Virtual worlds offer exciting, unprecedented and economically important opportunities for mass participation and collaboration for citizens and businesses across the globe. Already there are hundreds of millions of users of virtual worlds including: children, adults, businesses, academic institutions, local and national governments, and international bodies.
This ground-breaking session will be the first time the IGF has discussed virtual worlds. The session will explore the types of virtual world and why they matter, particularly in the context of public diplomacy. It will look at the public policy benefits and challenges of virtual worlds and the need for international discussion. Central to this will be virtual worlds ’ unique trans-national yet ‘ place like ’ nature.
International discourse about virtual worlds began in earnest with the OECD’s 2008 Seoul Declaration for the Future of the Internet Economy in which Ministers asked the OECD to investigate “the economic, social and cultural impacts of emerging Internet technologies, including virtual worlds”. It continued in March 2009 through a UK/OECD ICCP workshop, and also the Council of Europe’s recent “Human Rights Guidelines for Online Games Providers”.
The expansion of access to the internet and emergence of innovative applications have presented new opportunities and challenges for public diplomacy. The internet provides unparalleled opportunities for citizens to access news and entertainment, to create and distribute their own content, and to interact with nation states.
Many states have taken advantage of the internet to provide information and other services to citizens through a variety of techniques that have become known as e-Government. States are now exploring more expansive uses of internet technology that go beyond transactional services or information provision. These include more discursive and interactive uses of the internet, sometimes referred to as “Government 2.0”.
These emerging techniques cover a range of uses from more direct conversations and consultations with citizens and on-line citizen communities to diplomatic outreach across multiple platforms including twitter and virtual worlds. Virtual worlds provide a unique opportunity to deepen engagement between citizens and governments. This is due to their ability to generate a sense of 'place' and 'event' which multiple stakeholder groups from globally distributed locations can access. Direct interaction with civil society groups is thus enabled. Virtual worlds can also incorporate the use of other “co-presence” tools such as video-conferencing to permit even wider stakeholder group involvement.
This workshop will explore the merits of virtual worlds as a new form of public diplomacy; the application of virtual worlds in public consultations and in direct trans-national interaction. The workshop will also explore the unique aspects of virtual worlds which can enhance public diplomacy; and the barriers to wider adoption. Such barriers would include the policy challenges created by the borderless nature of virtual spaces and the pressures put on an expansion of capacity around the globe.
An IGF workshop is an important next step for the inclusion of a wider set of governments, civil society institutions in this important discourse.
1. Welcome to the workshop
Dr. Sue Baxter– Deputy Director, EU and International Competitiveness Unit, Department of Business, Innovation and Skills, UK.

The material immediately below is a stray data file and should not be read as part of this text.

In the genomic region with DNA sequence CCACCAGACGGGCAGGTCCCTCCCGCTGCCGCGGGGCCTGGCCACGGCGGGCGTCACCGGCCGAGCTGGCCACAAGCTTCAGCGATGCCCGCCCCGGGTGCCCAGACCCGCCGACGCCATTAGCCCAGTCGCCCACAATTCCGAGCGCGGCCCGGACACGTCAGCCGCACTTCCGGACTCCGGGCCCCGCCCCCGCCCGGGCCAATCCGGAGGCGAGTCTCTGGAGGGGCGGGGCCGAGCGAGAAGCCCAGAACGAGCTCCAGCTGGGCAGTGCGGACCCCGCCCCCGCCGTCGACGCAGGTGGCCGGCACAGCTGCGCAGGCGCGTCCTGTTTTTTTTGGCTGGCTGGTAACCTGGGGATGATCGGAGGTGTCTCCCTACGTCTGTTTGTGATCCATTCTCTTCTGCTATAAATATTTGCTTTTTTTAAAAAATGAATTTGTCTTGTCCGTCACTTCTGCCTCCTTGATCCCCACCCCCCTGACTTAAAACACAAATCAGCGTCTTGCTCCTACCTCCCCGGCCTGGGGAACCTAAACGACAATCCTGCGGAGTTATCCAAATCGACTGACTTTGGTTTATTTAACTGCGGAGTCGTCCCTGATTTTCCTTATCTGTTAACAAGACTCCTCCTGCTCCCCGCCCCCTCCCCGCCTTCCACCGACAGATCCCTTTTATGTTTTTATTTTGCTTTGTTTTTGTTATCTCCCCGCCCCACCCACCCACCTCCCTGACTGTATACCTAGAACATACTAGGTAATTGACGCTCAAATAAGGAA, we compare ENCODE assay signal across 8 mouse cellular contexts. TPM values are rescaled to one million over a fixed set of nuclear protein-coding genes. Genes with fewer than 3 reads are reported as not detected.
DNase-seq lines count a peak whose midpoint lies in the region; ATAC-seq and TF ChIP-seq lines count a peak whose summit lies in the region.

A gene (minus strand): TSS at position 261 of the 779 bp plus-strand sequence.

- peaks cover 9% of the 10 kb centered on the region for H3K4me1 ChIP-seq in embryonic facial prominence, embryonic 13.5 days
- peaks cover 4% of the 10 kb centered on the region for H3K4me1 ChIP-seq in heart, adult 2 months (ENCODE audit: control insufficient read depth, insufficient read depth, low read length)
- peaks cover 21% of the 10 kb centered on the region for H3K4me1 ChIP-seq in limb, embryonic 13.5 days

2. Introduction Virtual Worlds and Public Diplomacy
This brief introduction will cover the scale, scope and variety of uses of virtual worlds. The introduction will also provide a context to the term ‘public diplomacy’ as explored during the workshop.
Ren Reynolds - the Virtual Policy Network
3. Communication, Diplomacy and technology
This section will provide an insight how communication and diplomacy have developed with technology, and how governments and brands are adapting to make the most new forms of interaction with customers and citizens.
Dr Jovan Kurbalija - DiploFoundation
Dr Nagwa El Gazzar - Professor of Communication, Misr International University
4. Learning, Accessibility and Technology
In this session speakers focus on public / private initiatives that use innovative technologies, including virtual spaces, to support projects include learning based applications. The session will provide an insight into some of the unique and solutions being deployed within the developing world and with individuals with accessibility challenges.
Michael Thatcher - Regional Technology Officer, Microsoft Middle East & Africa
Professor Lizbeth Goodman - Research Director, Futurelab
5. Innovative applications and governance of virtual worlds
The case studies in this session will focus on innovative uses of virtual worlds. Two main case studies will be presented – Virtual Africa and Second Health. Both case studies engage individuals in unique ways using the medium of virtual worlds. The the session will look at innovative governance models that are being developed within virtual worlds by groups of their users.
Dorette Steenkamp – Executive Director Uthango Social Investments / Virtual Africa
Dave Taylor - Imperial College of Science, Technology and Medicine
6. Closing Panel
An open discussion with all the speakers, including audience Q&A, covering emerging opportunity and channels raised by virtual worlds for the IGF community.
Which of the five broad IGF Themes or the Cross-Cutting Priorities does your workshop fall under?
Have you organized an IGF workshop before? No
If so, please provide the link to the report:
No link to this report
Would you be the Workshop organizer? Yes
If so, who would you approach as co-organizers? If not, who do you think should organize it?
Mark Carvell can also be contacted at firstname.lastname@example.org or Tel +44 20 7215 1803
The Workshop is proposed on behalf of: UK Department for Business, Innovation & Skills
Contact Person: Mark Carvell